Game of Thrones has lost the plot
The show’s inherent humanity has been squandered in the final season.
Spoiler alert: Game of Thrones has gone weird. For seven seasons, the show, based on the books by George RR Martin, gave us an excellent mix of sex, violence and intrigue. The characters have developed in interesting and surprising ways (except Sam Tarly, who has remained consistently gormless). The show gave us so many moments of genuine shock. From the climax of series three, in which the apparent protagonist Robb Stark and his entire family were slaughtered at a wedding feast, to the moment when another leading character was brought back to life despite having been literally stabbed in the back, the show’s draw has always been its reluctance to play by normal rules. It didn’t care about your feelings. It seemed inevitable that the final series, which concludes next week, would provide the biggest shocks of all. And it has – but not in a good way.
Since the very first episode, all the shagging, beheading and political mischief in Westeros has been shadowed by an impending sense of catastrophe brought on by the threat of the Night King. For the uninitiated, the Night King is a dark and mysterious chap from the far north of the fictional land of Westeros. The Night King was the best thing about the show. He was mysterious. He had a decent backstory. Most importantly, he created the jeopardy that put all the other events in Westeros in perspective. As the characters obsessed over who would rule over Westeros by taking their place on the Iron Throne, the threat of the Night King promised to relegate that struggle into insignificance.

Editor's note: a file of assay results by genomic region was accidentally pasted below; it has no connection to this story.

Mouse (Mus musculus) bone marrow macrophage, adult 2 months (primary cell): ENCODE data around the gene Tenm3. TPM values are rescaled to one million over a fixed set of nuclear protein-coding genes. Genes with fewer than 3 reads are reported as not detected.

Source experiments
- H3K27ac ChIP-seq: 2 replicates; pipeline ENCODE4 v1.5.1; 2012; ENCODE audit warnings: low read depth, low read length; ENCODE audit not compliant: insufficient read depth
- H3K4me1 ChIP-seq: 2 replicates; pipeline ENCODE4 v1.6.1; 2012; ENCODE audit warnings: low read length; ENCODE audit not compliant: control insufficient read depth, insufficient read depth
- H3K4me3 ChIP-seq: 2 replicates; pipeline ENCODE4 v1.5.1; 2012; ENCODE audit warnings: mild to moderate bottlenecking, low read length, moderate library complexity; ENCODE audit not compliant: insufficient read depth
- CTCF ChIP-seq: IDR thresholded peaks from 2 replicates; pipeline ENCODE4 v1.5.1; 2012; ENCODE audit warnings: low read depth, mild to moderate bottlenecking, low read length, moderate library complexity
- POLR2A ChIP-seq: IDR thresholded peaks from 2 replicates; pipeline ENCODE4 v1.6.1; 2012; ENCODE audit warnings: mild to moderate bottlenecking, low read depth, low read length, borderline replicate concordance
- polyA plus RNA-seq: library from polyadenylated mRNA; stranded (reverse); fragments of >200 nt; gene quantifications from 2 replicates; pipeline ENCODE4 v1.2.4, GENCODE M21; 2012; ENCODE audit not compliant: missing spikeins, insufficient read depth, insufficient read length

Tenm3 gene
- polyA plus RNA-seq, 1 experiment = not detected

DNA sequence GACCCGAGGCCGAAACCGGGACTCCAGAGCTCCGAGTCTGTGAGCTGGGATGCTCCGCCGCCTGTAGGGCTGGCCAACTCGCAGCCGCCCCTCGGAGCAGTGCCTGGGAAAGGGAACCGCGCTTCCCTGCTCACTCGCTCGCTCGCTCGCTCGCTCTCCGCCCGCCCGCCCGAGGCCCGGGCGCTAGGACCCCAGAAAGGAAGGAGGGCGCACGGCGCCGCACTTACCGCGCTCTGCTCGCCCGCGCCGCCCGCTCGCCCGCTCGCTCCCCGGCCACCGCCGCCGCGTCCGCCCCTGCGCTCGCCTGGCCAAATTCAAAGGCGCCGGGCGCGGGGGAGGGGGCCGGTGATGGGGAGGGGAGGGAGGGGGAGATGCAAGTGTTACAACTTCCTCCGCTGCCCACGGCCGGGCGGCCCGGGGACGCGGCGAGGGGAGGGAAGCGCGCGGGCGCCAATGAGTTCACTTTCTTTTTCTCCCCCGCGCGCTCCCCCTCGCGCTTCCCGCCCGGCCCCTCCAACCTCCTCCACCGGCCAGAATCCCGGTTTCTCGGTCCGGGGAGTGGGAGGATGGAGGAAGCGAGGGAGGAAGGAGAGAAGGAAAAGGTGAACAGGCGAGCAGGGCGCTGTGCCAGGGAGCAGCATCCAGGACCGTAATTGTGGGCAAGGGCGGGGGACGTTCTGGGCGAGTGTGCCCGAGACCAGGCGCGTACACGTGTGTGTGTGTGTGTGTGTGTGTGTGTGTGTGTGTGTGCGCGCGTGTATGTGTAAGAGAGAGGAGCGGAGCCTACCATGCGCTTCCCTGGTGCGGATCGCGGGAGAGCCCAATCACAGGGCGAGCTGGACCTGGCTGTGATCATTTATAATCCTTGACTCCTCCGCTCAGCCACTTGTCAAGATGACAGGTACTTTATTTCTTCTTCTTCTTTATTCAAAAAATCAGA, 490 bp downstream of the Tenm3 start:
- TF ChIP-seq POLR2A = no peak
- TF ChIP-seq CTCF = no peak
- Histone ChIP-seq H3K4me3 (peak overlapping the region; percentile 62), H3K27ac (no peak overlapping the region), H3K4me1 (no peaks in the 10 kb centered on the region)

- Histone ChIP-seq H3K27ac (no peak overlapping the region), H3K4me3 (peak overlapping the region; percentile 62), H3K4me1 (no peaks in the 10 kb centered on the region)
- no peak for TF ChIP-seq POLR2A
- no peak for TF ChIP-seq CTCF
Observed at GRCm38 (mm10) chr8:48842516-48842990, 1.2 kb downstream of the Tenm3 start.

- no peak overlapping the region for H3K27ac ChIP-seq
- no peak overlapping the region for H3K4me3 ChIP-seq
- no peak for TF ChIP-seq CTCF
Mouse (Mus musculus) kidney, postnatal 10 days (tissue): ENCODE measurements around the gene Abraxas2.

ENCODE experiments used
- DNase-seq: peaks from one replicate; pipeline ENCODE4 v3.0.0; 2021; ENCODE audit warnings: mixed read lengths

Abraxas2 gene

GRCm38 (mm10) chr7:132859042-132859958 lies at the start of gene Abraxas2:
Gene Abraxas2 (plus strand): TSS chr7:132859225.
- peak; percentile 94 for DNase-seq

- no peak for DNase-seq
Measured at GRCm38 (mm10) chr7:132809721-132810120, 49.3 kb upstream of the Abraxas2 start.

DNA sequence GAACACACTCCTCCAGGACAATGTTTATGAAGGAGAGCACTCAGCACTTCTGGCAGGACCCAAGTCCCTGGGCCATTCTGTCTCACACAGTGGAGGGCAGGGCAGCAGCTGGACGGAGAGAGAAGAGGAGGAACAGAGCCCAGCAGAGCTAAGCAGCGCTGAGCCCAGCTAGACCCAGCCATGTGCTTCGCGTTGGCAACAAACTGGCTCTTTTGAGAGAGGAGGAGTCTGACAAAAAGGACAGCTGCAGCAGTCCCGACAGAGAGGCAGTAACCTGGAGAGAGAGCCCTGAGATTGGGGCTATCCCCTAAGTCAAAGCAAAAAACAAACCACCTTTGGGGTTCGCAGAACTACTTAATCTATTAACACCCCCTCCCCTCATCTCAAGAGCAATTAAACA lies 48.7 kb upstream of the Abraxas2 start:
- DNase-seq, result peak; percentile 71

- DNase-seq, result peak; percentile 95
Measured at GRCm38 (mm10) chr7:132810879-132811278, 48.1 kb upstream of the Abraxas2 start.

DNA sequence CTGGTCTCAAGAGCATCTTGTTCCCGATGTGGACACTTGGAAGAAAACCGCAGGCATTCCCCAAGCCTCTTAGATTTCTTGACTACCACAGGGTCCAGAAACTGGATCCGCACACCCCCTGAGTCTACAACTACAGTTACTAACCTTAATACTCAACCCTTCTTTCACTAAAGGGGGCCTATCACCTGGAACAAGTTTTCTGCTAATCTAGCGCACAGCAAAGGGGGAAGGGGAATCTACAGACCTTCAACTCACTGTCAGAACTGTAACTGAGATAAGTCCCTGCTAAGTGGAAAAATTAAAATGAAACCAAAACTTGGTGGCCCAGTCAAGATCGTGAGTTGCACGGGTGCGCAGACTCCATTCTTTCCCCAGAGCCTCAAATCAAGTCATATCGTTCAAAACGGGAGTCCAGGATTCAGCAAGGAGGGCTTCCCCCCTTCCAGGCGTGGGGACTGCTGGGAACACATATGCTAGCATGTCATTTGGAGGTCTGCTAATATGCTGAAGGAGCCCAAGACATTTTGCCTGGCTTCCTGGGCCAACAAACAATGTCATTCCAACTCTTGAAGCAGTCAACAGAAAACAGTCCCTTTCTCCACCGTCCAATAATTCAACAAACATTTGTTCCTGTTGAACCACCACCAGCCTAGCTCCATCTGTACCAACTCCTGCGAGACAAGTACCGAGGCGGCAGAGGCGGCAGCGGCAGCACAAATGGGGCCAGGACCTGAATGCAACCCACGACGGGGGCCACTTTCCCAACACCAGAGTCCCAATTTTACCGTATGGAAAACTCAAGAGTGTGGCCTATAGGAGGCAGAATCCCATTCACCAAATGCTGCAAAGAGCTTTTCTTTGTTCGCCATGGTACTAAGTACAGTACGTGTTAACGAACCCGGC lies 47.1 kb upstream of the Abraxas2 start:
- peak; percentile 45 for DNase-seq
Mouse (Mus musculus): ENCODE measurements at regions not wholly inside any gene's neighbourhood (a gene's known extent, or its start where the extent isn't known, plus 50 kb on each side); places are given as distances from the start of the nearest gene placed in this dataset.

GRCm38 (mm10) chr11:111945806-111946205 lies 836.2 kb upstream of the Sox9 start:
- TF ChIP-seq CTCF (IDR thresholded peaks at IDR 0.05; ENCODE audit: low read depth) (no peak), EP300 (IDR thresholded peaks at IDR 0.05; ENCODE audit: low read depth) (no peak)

This meant that the story of every character in Games of Thrones involved a growing capacity for solidarity. This was most clearly expressed in the show’s leading man, Jon Snow (Kit Harrington). Born a bastard (or so we thought) to a lord of one of the major houses of Westeros, Snow’s story was of an increasing ability to see beyond the ‘Game of Thrones’ towards the greater threat. His alliance with the wildlings – a gang of feral barbarians who are considered beyond the pale by everyone else in Westeros – was the first moment in which an ancient hostility was put aside in favour of a greater good. This growing realisation that human beings were actually pretty decent when faced with an army of zombies gave the show its dynamism.
Which is why the most recent season has been so gash. Instead of building the series to a final clash between the forces of life and death, instead of facing the humans off against their creepy, undead counterparts, the show has instead decided to opt for a volte-face, in which human beings are revealed as the real danger. The Night King was inexplicably defeated in episode three. By episode five, Queen Daenerys, who has spent the whole show being celebrated as a ‘breaker of chains’, has, almost out of nowhere, decided to become a tyrant. All the old allegiances are on the scrapheap. All hope is lost. And all because human beings were the baddies all along.
This has pissed off a lot of fans. Comments have focused on how the show has abandoned its character development in favour of nihilism. Of course, devotees will say that this ‘shocking’ ending merely replicates the earlier challenges to viewers’ expectations. But that doesn’t really wash. You can’t spend eight seasons developing character arcs only to ditch them in favour of making a tired point about the inherent threat in all human beings.
As the last episode approaches – next week – there will be many who wish that the Night King had made it to the final episode. He seemed destined to bring out the humanity in the residents of Westeros. The series title was meant to be a misnomer. The ‘Game of Thrones’ was becoming increasingly irrelevant. Humanity was supposed to win out. By making a turn towards misanthropy, by painting humans as a greater problem than the army of the undead, Game of Thrones has well and truly jumped the shark. Or jumped the dragon, if you prefer.
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